Private Lives

Lichfield Garrick Studio


NOËL Coward's celebrated play of 1930 is about wit, elegance and sophistication and of course laughs and this new production from Turnright Productions manages the last but is less confident with the first three.

The plot involves a divorced couple Elyot (Neil Jackson) and Amanda (Georgina Clarke) who merrily head off on honeymoon with new spouses, Sybil (Tamar Williams) and Victor (Davut-Sebastian Atterbury) only to find themselves in adjoining rooms, and balconies, in their Deauville hotel.

If that wasn't bad enough the couple find that they still love each other and always have – it is just that they can't stop fighting with each other and it quickly becomes apparent that despite five years apart and being, just, remarried – nothing has changed. So they elope – if couples married but not to each other can do that – to Amanda's flat in Paris.

They are pursued by Sybil and Victor and in a final scene roles become sort of reversed with the spurned spouses fighting like an old married couple and the old hands sneaking off like teenagers.

The plot relies on some quickfire, witty dialogue and it is easy to imagine Coward, who played Elyot in the original production crossing verbal swords with Laurence Olivier who played Victor although it is Amanda,  Gertrude Lawrence in the original, who has many of the best lines such as her view of Norfolk, “Very flat, Norfolk”, or  listening to the strains of an orchestra drifting up to the balcony, ”Extraordinary how potent cheap music is”.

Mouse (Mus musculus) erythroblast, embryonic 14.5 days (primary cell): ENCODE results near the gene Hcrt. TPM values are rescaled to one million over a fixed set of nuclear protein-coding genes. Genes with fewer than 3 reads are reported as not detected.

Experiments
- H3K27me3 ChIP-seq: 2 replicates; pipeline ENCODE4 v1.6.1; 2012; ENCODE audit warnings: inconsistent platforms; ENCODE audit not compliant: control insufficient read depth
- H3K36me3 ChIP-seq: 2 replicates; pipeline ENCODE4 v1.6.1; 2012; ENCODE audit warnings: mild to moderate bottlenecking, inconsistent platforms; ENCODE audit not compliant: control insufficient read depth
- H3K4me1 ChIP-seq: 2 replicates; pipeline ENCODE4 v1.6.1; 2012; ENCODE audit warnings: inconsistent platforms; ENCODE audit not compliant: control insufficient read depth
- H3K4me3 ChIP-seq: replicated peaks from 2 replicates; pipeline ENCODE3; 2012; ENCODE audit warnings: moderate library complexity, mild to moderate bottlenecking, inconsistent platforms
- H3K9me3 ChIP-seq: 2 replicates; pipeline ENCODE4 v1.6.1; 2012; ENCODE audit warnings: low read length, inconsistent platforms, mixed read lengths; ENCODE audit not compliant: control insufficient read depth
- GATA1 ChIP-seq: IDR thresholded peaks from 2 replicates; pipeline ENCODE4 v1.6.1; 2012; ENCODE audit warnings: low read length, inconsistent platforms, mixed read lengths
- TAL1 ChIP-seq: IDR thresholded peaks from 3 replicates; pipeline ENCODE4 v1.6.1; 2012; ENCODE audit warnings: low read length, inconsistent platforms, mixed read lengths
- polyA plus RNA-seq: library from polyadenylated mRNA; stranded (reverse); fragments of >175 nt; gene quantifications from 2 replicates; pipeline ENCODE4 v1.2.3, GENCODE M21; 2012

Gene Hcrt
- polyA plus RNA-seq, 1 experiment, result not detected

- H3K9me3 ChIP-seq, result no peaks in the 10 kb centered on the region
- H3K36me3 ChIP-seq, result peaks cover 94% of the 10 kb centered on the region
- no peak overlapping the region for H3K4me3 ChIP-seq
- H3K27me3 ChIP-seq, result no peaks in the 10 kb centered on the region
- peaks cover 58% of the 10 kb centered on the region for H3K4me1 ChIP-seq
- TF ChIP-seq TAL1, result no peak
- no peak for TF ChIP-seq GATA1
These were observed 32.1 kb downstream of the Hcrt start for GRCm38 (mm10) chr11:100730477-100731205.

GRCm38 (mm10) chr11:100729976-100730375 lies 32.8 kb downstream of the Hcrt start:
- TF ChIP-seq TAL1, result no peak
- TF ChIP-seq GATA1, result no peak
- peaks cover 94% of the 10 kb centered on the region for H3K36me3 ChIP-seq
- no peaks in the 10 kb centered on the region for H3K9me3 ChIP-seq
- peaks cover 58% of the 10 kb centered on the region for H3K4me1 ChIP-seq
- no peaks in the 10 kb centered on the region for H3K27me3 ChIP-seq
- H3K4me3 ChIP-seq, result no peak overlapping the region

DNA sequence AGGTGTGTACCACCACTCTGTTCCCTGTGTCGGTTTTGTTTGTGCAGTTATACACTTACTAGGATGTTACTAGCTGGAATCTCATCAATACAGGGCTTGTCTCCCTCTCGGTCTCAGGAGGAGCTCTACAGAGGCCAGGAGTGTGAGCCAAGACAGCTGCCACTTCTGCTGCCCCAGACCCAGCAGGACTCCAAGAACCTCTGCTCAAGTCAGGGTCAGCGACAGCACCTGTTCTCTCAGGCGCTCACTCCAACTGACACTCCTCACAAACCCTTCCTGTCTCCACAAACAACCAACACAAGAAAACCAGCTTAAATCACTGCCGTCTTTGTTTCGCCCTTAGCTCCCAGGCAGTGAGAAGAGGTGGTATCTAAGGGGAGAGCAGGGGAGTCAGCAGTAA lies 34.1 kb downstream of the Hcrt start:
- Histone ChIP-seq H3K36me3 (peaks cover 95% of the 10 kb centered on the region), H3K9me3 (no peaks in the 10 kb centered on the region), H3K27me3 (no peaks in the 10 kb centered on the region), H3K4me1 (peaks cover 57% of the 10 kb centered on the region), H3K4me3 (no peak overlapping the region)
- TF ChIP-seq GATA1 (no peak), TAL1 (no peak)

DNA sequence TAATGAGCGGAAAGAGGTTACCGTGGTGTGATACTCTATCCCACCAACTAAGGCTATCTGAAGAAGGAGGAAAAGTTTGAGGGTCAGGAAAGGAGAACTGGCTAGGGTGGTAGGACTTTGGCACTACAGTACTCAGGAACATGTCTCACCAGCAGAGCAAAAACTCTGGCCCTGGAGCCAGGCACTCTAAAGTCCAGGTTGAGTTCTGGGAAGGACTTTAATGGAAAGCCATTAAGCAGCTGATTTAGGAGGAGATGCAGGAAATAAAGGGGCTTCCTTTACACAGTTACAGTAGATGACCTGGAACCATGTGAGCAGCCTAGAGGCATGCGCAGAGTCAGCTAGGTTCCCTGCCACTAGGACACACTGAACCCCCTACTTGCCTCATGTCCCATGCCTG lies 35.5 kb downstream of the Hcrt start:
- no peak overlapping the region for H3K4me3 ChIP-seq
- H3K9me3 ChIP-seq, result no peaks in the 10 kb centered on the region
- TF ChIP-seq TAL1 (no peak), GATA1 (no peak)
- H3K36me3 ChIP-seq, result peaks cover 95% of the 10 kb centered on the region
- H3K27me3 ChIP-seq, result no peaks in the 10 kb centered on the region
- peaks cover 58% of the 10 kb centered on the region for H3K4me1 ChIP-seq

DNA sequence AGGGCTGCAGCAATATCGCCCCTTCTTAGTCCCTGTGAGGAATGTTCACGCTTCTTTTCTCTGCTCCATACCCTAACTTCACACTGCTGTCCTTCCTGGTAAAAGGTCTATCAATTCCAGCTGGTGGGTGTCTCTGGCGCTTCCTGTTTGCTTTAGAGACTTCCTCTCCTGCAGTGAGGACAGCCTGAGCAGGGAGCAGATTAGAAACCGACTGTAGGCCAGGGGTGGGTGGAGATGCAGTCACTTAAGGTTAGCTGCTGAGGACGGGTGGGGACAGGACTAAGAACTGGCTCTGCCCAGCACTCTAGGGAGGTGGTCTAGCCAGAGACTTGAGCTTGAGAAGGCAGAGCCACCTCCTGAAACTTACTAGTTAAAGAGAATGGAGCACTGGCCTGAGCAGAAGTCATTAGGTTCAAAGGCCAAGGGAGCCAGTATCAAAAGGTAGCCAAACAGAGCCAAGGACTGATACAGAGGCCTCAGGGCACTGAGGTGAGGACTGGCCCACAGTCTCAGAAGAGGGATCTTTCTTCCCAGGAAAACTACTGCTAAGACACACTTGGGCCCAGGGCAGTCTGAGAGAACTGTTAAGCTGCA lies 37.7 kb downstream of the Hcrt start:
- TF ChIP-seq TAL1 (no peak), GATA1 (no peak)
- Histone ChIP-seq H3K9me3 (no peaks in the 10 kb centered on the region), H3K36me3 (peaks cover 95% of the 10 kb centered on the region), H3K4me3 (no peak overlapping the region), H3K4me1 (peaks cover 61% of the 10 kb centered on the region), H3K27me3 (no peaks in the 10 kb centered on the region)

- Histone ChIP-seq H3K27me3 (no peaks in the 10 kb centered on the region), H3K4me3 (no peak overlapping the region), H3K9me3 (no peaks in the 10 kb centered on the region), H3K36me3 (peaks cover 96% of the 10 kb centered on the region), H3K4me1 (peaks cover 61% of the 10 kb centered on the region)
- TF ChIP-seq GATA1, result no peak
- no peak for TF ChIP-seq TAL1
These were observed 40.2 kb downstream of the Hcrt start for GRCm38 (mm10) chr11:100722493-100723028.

Then in an invitation to romance: “It's too soon after dinner” and she even gives us the title with “I think very few people are completely normal really, deep down in their private lives.”

Perhaps not enough is made of Coward's clever use of words and his poking of fun at the social mores and conventions of the upper classes of the late 20s with a direction, from Alex Farrell, which at times drifts more towards Ben Travers than Coward.

Jackson, as Elyot, according to his CV in the, rather expensive, programme, has plenty of comedy experience and is a regular on the circuit and at the Edinburgh Fringe with an improv comedy troupe, and in the cabaret setting of the studio he had a willing audience to play to, so we end up with an Elyot who perhaps owes more to Basil Fawlty than Noël Coward – perhaps it is ending up married to Sybil.

At times very funny, at times manic but it does tend to detract from the nuances of Coward with its verbal sparring.

Clarke provides a good foil as Amanda, delivering her classic lines with aplomb while Atterbury and Williams hold their own as the sidelined spouses in what is an amusing production. To 28-04-12.

Roger Clarke 


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